The Mortgage Bankers Association is warning it expects to see $1.3 trillion in mortgage originations during 2013. This is down more than 25% from its revised estimation of $1.7 trillion in 2012.

Refinancings will retain the lion's share of mortgage origination, but will also experience the slowdown.

Refinances are expected to fall to $785 billion in 2013, down from a revised estimate of $1.2 trillion in 2012.

On the other hand, the MBA expects to see purchase originations climb to $585 billion in 2013, up from a revised estimate of $503 billion for 2012. 

Jay Brinkmann, MBA Chief Economist remarked: "We expect 2013 refinance originations to play out like our original expectations for 2012, with a long tail of refis extending through the first half of the year followed by a rapid drop-off in the second half."

Brinkmann continued to add that the increase in purchase volumes will be driven by continued modest growth in the economy, an increase in owner-occupied sales financed with mortgages as opposed to cash purchases by investors, an increase in new home sales and a small increase in average home prices.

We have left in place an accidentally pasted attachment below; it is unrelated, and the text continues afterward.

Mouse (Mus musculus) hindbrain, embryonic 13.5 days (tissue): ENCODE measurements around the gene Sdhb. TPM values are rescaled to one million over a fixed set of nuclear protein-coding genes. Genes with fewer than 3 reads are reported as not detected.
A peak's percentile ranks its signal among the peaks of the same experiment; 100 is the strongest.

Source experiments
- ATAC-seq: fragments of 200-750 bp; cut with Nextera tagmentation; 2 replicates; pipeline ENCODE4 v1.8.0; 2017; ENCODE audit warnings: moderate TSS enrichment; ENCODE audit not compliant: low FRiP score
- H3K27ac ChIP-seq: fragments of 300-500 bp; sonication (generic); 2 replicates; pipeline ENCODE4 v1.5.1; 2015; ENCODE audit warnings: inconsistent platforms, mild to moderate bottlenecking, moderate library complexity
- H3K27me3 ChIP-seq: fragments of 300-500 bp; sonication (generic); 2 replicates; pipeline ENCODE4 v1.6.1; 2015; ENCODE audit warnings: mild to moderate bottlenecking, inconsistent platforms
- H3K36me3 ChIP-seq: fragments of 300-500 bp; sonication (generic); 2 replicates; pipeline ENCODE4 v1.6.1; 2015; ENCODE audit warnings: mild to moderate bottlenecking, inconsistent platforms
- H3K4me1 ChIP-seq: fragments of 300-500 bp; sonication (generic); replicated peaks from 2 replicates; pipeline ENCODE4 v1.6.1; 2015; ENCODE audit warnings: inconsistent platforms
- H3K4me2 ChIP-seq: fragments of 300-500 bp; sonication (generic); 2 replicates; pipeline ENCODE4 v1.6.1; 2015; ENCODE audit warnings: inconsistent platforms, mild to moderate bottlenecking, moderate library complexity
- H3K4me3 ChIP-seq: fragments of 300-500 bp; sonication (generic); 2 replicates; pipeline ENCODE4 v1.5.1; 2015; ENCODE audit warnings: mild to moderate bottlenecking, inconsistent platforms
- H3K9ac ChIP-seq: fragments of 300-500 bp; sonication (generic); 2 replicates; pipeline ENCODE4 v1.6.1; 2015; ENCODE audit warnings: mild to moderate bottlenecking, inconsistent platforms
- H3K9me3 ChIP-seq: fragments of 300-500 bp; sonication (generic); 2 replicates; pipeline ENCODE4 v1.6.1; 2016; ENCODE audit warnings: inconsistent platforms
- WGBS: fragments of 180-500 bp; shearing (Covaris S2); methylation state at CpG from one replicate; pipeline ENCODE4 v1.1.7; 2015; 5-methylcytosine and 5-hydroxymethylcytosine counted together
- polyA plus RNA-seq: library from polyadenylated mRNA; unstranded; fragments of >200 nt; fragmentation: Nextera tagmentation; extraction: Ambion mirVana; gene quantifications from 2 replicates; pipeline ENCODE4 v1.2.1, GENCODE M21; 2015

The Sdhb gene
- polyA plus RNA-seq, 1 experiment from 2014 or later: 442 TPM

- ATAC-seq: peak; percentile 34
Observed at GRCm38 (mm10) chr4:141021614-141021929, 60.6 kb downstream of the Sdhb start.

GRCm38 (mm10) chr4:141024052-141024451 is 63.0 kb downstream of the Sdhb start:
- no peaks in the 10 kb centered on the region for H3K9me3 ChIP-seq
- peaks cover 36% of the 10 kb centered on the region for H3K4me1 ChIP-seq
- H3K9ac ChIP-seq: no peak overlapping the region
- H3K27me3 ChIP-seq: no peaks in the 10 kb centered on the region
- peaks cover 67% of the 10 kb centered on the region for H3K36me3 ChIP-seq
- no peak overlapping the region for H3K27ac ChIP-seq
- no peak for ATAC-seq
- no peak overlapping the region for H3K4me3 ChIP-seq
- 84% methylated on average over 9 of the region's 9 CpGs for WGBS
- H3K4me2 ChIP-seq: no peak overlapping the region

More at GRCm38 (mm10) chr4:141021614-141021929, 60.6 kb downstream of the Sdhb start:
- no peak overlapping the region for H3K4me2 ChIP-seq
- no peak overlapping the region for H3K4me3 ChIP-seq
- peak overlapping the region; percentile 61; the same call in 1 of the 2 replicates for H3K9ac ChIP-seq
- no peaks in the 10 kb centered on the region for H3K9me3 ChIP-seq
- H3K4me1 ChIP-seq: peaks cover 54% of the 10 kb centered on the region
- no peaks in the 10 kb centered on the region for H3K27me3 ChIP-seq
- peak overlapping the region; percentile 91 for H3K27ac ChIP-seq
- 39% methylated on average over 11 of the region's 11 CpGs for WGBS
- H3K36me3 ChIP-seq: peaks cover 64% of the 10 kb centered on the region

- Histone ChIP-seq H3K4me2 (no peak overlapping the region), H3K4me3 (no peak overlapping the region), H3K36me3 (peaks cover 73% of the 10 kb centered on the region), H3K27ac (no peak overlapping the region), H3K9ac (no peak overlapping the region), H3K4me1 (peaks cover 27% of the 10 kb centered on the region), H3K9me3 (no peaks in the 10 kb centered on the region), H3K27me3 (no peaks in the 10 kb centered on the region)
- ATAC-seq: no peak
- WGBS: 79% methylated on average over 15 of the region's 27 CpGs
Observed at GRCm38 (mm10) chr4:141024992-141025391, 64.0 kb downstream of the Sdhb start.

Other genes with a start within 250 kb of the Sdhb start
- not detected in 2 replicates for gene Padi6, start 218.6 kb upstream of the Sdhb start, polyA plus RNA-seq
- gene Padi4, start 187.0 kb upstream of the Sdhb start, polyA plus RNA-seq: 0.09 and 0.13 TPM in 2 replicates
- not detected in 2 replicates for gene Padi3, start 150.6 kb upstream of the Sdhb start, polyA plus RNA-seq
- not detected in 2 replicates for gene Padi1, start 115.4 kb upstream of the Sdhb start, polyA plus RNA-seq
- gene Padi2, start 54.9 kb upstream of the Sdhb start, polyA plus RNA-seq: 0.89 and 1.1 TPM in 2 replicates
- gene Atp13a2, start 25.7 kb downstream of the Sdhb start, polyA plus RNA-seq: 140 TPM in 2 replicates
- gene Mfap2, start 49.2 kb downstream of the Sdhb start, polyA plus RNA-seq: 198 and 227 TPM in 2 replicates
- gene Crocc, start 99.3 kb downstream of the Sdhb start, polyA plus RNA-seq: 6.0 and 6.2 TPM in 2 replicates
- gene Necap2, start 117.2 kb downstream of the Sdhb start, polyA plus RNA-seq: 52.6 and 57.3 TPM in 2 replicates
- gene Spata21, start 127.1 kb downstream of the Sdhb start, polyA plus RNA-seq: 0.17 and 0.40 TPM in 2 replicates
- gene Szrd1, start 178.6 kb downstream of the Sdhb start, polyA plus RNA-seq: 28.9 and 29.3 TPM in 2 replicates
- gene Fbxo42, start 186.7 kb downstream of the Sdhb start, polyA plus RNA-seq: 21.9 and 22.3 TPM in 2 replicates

“Mortgage rates are likely to stay below 4% through the middle of 2013, principally due to the announced ongoing purchases of mortgage-backed securities by the Federal Reserve under its QE3 program," Brinkmann said. 

The Fed is committed to buying $40 billion of agency MBS per month. The MBA estimates this means the Fed will buy 36% of all mortgages originated in 2013. Unless the Fed shift to Treasury purchases at the latter end of next year, the purchase will continue, pushing 50% near the end of 2013.

The MBA predicts growth to the overall economy, albeit at a very modest level. Threats to the mortgage financing market will likely continue in the near term.
“While the fiscal cliff is the most immediate threat, it is at least one we can control," Brinkmann said.

"The others are primarily international and pose longer-term headwinds for the US economy," he adds. "These include the ongoing economic slowdown in the European economies and how the fiscal problems in southern Europe will be resolved; the slowdown in growth in China and the cascading impacts on Japan, Taiwan, Australia, New Zealand and the countries of southeast Asia; and the prospects of a war involving Iran and Israel and the response of the other countries in the Middle East and the impact on world oil prices."